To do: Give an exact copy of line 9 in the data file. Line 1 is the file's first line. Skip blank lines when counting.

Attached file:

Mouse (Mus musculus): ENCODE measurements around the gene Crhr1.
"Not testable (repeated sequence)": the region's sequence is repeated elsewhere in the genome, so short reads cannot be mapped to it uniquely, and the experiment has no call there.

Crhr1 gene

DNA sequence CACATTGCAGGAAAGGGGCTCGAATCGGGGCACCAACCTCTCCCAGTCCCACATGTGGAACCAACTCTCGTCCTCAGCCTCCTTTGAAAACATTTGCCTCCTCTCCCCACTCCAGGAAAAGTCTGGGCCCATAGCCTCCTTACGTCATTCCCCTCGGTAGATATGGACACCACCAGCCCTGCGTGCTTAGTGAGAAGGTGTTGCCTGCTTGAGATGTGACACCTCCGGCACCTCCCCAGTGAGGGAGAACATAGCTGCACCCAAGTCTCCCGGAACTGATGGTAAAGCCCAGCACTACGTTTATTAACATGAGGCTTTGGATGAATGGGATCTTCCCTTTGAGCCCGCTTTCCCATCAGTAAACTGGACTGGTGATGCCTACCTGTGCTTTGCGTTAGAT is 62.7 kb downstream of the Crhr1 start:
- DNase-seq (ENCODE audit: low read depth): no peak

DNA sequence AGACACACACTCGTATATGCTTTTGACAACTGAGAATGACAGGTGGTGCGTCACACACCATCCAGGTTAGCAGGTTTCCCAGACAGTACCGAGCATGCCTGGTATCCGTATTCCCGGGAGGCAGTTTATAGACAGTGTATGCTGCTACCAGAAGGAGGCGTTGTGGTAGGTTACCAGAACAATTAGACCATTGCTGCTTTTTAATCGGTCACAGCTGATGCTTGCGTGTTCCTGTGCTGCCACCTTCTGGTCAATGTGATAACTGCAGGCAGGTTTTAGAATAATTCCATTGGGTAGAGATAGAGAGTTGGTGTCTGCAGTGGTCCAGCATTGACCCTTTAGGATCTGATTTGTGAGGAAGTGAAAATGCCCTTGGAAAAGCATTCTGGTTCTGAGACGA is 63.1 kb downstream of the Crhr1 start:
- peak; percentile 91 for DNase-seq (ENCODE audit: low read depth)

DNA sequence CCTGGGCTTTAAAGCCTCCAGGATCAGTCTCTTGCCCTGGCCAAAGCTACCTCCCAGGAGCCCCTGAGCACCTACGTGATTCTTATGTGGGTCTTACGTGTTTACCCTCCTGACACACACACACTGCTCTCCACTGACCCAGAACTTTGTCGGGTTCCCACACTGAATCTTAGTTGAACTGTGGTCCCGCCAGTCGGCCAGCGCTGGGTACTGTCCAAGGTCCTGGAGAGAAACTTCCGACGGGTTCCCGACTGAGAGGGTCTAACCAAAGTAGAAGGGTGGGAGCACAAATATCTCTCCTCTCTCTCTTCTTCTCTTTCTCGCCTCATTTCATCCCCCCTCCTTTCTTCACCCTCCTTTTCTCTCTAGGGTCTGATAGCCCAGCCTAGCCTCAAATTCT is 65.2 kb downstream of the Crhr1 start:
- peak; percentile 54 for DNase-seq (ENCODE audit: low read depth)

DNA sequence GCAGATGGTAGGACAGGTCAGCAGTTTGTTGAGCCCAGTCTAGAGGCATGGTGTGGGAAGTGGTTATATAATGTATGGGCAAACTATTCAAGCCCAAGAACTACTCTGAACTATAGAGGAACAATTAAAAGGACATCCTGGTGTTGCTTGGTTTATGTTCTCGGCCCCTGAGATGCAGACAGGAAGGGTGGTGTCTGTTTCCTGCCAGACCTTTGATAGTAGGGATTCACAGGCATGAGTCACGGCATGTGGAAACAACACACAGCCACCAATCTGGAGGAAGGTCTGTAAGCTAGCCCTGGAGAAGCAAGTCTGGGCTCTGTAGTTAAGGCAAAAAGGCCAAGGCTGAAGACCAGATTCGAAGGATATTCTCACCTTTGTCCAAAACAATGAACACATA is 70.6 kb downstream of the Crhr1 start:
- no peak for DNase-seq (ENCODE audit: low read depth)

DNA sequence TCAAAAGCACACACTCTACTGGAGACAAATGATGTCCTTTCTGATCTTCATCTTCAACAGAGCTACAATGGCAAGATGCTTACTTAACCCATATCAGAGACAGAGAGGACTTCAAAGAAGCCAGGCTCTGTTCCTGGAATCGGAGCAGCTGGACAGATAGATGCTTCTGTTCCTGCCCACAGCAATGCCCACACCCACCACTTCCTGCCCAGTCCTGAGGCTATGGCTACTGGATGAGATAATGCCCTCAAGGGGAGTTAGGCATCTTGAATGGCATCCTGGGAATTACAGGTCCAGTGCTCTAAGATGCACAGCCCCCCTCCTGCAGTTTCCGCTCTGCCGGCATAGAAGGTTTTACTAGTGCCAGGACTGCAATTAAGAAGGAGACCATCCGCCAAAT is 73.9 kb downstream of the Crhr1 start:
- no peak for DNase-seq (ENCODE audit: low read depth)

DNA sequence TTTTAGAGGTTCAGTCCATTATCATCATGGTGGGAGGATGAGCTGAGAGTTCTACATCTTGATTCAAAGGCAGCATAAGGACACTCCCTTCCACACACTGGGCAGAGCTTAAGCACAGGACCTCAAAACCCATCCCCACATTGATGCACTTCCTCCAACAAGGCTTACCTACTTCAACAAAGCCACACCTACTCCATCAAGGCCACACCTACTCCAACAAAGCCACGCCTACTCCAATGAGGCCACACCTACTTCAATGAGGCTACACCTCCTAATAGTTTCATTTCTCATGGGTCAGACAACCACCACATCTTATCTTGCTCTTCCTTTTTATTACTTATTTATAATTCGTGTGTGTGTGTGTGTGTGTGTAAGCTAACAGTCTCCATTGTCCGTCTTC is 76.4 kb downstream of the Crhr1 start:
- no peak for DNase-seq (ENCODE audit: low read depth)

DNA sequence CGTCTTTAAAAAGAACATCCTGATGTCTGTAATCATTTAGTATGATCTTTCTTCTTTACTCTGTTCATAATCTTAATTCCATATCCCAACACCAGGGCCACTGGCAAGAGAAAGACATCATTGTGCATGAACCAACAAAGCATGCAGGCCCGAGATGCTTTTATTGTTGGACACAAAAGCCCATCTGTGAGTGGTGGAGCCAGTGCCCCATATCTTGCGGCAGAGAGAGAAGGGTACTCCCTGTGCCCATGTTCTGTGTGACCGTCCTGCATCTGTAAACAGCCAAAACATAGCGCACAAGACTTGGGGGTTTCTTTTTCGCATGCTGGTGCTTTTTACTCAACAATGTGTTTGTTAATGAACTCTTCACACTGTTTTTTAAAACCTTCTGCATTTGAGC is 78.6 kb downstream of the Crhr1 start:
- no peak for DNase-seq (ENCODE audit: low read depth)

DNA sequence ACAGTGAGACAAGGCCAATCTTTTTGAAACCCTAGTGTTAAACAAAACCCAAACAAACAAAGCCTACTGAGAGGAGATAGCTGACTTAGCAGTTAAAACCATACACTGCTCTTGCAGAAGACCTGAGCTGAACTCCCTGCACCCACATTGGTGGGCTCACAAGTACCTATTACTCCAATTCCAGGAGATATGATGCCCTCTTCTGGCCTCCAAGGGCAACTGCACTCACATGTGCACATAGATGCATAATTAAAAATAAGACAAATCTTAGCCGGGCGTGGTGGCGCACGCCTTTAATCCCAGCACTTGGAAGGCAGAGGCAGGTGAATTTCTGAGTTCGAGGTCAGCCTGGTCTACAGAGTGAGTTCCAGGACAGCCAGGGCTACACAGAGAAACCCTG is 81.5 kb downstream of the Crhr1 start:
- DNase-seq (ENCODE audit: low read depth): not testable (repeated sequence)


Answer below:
- peak; percentile 54 for DNase-seq (ENCODE audit: low read depth)